Page 17: of Maritime Reporter Magazine (March 2014)

U.S. Coast Guard Annual

Read this page in Pdf, Flash or Html5 edition of March 2014 Maritime Reporter Magazine 17 • Immediate Reports and Who

Should Receive Reports: Defi ned as without interval of time. Delays caused by the need to address resultant safety concerns will be considered valid. Spe- cifi c guidance as to who should, and who should not receive such reports, is included. • Loss of Main Propulsion, Primary

Steering or Other Component/System that Reduces the Maneuverability of a

Vessel: This is an area fraught with dif- fering opinions and in the eyes of the

Coast Guard redundancies do not alle- viate the need to make a report. Loss of maneuverability is defi ned as a reduc- tion in the range of speeds in which a vessel is capable of operating and/or a reduction in the ability to make turns and/or other navigational maneuvers compared to the vessel’s expected ma- neuvering capability as certifi cated by a

Flag-State or by its operational design and/or intended function. • An Occurrence Materially and

Adversely Affecting the Vessel’s Sea- worthiness or Fitness For Service Or

Route: Another minefi eld at sea. Sea- worthiness is defi ned as the condition of being properly equipped, suffi ciently constructed and watertight in order to withstand stress of the wind, waves and other environmental conditions that the vessel might reasonably be expected to encounter. Fitness for service is defi ned as the condition of the vessel and its equipment being such that it meets or exceeds minimum safety standards and is safe and reliable to operate in one or more particular types of service and in the locations in which it will be used. • An Injury that Requires Profes- sional Medical Treatment and, for In- dividuals Employed on the Vessel, that

Renders the Individual Unfi t To Perform

Routine Duties: Generally defi nes in- jury as damage or harm caused to the structure or function of the body as a re- sult of an outside physical agent or force to a passenger or non-crewmember.

Damage or harm caused exclusively by animal/insect bites/scratches is exclud- ed. With regard to professional medi- cal treatment the Coast Guard adopts

OSHA defi nitions. The Coast Guard broadly defi nes engaged or employed on a vessel to include even visiting con- tractors.

Conclusions and Recommendations

The promulgation of a Coast Guard uniform national guidance document in the area of marine casualty reporting is long overdue and should be generally welcomed by industry. The NVIC pro- vides valuable insight going forward as to what the Coast Guard expects from industry, as well as from its own inspec- tors, as to exactly when a marine casu- alty report is triggered in certain areas in which there currently is confusion.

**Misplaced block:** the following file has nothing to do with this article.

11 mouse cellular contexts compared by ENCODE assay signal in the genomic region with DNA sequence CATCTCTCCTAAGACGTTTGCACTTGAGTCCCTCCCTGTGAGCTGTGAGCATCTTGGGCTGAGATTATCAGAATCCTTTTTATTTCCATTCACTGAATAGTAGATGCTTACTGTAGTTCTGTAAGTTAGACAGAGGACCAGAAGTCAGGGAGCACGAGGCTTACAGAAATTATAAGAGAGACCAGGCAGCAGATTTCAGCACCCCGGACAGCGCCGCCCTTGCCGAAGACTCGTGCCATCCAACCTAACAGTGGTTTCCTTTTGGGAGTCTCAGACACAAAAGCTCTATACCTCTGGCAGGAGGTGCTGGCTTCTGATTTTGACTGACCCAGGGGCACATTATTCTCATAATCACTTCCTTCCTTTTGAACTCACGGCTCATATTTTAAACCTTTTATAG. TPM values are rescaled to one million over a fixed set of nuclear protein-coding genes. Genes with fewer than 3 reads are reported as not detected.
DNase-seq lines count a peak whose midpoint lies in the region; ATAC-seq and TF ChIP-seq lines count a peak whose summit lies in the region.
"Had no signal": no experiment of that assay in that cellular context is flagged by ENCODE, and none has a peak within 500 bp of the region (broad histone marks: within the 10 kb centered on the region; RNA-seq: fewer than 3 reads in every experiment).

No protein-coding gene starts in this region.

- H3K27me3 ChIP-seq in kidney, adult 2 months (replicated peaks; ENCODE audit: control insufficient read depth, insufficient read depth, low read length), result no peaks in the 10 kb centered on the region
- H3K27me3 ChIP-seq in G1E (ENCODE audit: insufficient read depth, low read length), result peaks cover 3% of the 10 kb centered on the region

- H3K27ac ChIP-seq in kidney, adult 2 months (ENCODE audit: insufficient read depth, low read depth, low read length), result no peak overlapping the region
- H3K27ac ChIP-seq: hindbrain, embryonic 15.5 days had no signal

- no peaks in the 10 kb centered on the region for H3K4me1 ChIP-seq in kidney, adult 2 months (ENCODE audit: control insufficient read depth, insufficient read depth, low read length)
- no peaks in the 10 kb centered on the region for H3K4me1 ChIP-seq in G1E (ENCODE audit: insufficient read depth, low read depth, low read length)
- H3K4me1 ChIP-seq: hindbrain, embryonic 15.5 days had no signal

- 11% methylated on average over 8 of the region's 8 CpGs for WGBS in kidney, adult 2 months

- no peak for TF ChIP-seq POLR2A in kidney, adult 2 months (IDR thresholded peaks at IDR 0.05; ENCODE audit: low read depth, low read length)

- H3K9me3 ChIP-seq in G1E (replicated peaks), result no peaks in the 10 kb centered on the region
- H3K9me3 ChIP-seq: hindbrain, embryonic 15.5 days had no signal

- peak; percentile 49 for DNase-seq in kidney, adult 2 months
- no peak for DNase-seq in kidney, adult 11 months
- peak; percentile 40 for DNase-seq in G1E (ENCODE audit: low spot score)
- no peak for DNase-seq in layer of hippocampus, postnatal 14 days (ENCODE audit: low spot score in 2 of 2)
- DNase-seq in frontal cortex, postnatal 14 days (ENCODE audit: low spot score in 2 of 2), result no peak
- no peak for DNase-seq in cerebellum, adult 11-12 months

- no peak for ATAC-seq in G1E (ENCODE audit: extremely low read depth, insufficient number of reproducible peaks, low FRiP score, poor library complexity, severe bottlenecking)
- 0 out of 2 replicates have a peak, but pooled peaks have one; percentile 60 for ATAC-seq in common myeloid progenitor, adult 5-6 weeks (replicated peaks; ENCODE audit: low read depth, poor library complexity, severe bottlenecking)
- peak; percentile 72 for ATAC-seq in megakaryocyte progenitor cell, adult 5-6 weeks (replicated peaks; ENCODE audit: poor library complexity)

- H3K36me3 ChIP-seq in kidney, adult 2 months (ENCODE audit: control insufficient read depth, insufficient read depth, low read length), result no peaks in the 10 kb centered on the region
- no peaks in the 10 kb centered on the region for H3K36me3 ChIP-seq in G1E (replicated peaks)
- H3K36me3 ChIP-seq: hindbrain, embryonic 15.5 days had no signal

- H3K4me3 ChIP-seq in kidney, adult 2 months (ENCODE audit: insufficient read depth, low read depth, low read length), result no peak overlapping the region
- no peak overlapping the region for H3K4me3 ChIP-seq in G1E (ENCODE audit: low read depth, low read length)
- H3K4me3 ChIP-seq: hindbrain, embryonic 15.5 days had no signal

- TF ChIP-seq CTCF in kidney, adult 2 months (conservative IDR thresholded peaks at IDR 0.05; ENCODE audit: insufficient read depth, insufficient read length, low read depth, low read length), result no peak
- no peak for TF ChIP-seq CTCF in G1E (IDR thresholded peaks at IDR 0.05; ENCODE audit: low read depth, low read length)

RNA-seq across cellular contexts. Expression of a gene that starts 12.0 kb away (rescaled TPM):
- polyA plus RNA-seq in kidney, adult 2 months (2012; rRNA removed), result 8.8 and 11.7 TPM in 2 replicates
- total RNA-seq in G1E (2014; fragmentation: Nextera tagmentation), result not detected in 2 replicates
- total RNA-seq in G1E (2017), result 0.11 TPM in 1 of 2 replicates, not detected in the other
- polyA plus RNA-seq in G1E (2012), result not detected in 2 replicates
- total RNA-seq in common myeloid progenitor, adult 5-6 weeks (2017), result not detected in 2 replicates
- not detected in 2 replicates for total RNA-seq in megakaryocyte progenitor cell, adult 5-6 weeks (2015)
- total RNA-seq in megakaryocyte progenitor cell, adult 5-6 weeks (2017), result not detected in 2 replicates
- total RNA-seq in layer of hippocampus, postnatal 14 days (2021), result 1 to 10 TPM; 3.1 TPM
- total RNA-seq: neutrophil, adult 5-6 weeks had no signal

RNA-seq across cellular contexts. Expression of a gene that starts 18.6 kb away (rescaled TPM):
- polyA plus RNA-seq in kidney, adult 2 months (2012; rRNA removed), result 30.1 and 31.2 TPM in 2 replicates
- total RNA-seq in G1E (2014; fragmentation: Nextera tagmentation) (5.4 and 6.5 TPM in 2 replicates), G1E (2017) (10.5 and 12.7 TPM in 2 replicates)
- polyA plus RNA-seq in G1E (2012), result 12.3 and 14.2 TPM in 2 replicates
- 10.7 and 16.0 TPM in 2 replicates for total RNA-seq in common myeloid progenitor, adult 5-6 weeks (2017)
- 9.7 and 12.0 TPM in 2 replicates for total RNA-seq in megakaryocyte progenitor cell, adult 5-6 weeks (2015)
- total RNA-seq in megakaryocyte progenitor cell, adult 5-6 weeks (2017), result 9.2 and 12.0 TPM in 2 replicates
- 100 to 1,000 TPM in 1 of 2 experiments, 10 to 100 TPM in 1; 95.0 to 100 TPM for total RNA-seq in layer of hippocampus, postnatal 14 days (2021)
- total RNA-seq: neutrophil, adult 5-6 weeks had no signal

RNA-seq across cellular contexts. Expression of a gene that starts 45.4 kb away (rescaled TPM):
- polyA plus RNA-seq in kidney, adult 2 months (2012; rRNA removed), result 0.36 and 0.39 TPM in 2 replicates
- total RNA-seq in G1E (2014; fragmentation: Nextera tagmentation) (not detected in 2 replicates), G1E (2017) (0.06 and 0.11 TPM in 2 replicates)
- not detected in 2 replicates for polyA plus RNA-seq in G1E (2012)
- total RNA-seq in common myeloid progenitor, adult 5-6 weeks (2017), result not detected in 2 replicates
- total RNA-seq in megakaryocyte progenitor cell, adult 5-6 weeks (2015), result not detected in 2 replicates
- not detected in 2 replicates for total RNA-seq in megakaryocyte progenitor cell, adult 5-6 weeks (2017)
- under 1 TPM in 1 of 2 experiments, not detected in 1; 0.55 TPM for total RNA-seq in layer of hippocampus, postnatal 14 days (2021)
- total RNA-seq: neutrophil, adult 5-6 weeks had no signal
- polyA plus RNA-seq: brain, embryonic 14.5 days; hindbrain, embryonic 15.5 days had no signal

This guidance, once fi nalized, should achieve the goal of ensuring that both industry and the Coast Guard are on the same page with regard reporting stan- dards.

However, now that the NVIC has been published, even in draft form, the bar has been raised to a new standard in the sense that the Coast Guard will be expecting reports consistent with the in- terpretations outlined in the NVIC even though reports may not have been made in the past when such incidents oc- curred. Failure to make reports consis- tent with this NVIC, will likely result in the Coast Guard pursuing penalty action even though industry may disagree that a report should be required as proposed by the Coast Guard in its NVIC.

Accordingly, owners, operators and other stakeholders should review closely the draft NVIC, not only to as- sist in ongoing compliance with report- ing requirements, but also with an eye to providing comments to the Coast

Guard on areas in which they disagree with the Coast Guard’s interpretation as outlined in the Draft NVIC. Now is the time to be heard or you will have lost your chance to infl uence the ultimate reporting standard when the NVIC is fi nalized. So submit your comments by

April 14, 2014. And remember, in any event, it is better to over report than un- der report. In other words, err on the side of making reports to ensure that the Coast Guard does not second guess your decision to make a marine casualty report.

The Author

Jonathan Waldron, partner at Blank

Rome, concentrates his practice in mari- time, international and environmental law, including maritime security. t: +1 (202) 772-5964 e:

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